Financial advisers and accountants are facing challenges for compensation after directing clients to risky unregulated collective investment schemes (UCIS).
HM Revenue & Customs and the Financial Services Authority (FSA) are looking at the validity of dozens of schemes that deal with investments like film production, hardwood plantations and overseas property.
The FSA has already issued a warning to investors to stay away from the schemes – while claims management companies go further and accuse some of scamming investors.
One firm leading the charge against advice to put money in to these schemes is Rebus Investment Solutions, based in London.
The firm argues UCIS schemes rarely make money and were set up to provide tax reliefs against other earnings. Many of the investors are highly paid celebrities, musicians and sports stars.
Smoke and mirrors
Many of these schemes have come under the scrutiny of HMRC, with several cases awaiting hearings before tax tribunals.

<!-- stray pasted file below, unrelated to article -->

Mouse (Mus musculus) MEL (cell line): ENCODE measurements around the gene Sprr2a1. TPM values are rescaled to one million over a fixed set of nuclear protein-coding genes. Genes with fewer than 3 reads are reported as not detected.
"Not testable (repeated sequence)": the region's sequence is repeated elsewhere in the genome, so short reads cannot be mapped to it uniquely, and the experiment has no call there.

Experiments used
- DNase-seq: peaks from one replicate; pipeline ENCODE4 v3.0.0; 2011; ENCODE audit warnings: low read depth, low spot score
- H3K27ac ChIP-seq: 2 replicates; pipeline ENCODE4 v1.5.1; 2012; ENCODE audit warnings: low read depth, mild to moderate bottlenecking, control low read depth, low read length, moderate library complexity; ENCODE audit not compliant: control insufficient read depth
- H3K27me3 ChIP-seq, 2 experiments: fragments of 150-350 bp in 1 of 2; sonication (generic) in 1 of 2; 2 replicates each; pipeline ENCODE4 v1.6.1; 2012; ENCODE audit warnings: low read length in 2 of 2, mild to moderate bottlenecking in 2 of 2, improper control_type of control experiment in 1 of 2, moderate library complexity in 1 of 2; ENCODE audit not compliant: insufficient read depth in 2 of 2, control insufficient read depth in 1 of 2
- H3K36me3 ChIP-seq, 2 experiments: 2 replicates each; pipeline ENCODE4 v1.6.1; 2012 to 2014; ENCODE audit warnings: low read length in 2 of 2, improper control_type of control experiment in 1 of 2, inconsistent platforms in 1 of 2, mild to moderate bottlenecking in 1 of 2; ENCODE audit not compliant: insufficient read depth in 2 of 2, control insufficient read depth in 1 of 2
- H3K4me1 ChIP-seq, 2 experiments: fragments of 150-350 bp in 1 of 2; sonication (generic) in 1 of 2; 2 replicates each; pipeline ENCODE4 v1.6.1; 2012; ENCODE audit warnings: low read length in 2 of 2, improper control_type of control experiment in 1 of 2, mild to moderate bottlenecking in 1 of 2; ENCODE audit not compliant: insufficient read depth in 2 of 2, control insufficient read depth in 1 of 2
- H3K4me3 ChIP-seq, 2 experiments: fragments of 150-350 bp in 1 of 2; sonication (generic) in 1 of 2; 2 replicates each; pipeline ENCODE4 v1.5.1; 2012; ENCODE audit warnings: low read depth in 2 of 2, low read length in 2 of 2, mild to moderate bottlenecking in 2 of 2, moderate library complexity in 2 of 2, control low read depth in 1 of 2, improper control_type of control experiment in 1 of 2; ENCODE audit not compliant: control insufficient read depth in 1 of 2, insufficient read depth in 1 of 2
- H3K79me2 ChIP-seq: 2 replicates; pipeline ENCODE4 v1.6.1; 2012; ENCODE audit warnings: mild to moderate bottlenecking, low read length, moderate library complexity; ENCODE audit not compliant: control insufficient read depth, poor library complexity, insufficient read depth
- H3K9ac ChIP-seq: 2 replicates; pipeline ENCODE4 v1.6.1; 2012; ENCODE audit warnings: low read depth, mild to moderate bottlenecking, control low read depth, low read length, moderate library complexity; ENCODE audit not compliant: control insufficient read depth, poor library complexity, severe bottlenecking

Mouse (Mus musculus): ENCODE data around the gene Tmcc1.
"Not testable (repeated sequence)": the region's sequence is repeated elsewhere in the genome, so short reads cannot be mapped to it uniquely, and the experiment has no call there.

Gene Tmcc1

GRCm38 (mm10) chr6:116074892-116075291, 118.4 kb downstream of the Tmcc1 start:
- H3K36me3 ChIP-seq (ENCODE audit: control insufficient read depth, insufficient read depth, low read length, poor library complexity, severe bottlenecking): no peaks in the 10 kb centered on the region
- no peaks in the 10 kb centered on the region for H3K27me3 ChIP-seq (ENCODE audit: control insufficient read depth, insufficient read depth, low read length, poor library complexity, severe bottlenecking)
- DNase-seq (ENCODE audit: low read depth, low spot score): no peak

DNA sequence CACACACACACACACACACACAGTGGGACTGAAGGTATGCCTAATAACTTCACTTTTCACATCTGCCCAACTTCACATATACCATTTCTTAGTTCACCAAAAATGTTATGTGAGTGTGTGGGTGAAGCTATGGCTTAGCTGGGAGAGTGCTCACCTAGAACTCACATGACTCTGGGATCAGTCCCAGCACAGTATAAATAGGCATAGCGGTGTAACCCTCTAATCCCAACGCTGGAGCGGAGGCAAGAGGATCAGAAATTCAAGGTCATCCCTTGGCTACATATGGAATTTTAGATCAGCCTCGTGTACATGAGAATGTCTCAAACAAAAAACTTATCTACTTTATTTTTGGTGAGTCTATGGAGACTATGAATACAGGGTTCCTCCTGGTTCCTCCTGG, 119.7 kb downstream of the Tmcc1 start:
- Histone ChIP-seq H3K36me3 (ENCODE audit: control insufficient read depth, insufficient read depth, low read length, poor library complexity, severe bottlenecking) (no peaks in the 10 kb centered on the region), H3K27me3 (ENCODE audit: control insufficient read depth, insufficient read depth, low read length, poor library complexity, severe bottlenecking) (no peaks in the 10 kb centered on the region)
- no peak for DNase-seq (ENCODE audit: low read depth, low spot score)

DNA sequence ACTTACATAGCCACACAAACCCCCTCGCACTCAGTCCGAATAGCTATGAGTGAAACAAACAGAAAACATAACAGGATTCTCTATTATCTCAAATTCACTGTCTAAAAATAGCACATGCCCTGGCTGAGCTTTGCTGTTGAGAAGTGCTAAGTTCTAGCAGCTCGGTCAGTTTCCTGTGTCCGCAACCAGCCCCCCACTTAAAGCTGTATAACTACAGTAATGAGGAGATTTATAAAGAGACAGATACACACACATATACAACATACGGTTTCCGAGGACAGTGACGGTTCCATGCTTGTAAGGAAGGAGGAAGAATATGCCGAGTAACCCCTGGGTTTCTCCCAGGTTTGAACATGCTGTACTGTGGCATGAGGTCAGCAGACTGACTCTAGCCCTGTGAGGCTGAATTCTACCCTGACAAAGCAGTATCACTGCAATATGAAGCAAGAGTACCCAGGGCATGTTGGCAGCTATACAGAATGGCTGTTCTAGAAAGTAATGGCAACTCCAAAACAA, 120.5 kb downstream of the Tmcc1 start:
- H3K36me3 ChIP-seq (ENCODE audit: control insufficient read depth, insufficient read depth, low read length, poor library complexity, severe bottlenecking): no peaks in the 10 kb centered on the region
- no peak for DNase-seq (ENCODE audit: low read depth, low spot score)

One case has already cleared the tribunal – film partnership Eclipse 35 was found to break tax rules, resulting in 289 investors facing tax bills for more than £117 million tax avoided by putting money in to the scheme.
“Some investors are dazzled by the film industry,” said Jacky Osman, head of technical services at Rebus.
“It’s estimated that only 5% of films make a profit for investors, and then often marginal ones. Up to 70% of box office returns can go to cinemas and a chunk of what’s left goes to distributors and sales agents.
“The problem is the promotional documentation makes clear what the likely box office takings may be, and what previous box office smashes they have achieved, but it’s a little more smoke and mirrors on the fees side.”
IFAs under investigation
Many film investments are genuine, says Osman, but some are scams.
“One involved a film with a £7 million budget. Only £2 million from the £7 million went in to making the film, which flopped. The remaining £5 million went in ‘fees’ to the company.”
The FSA is taking a serious look at UCIS – with a special team from the FSA’s Enforcement and Financial Crime Division investigating six firms that have recommended the investments to clients.
IFAs are reviewing the advice they have given to clients about UCIS investments, and the FSA is urging them to compensate clients.
Around 100 advisers are facing challenges about the suitability of their recommendations for investors, with many case before the Financial Ombudsman’s Service for an adjudication about the levels of compensation due.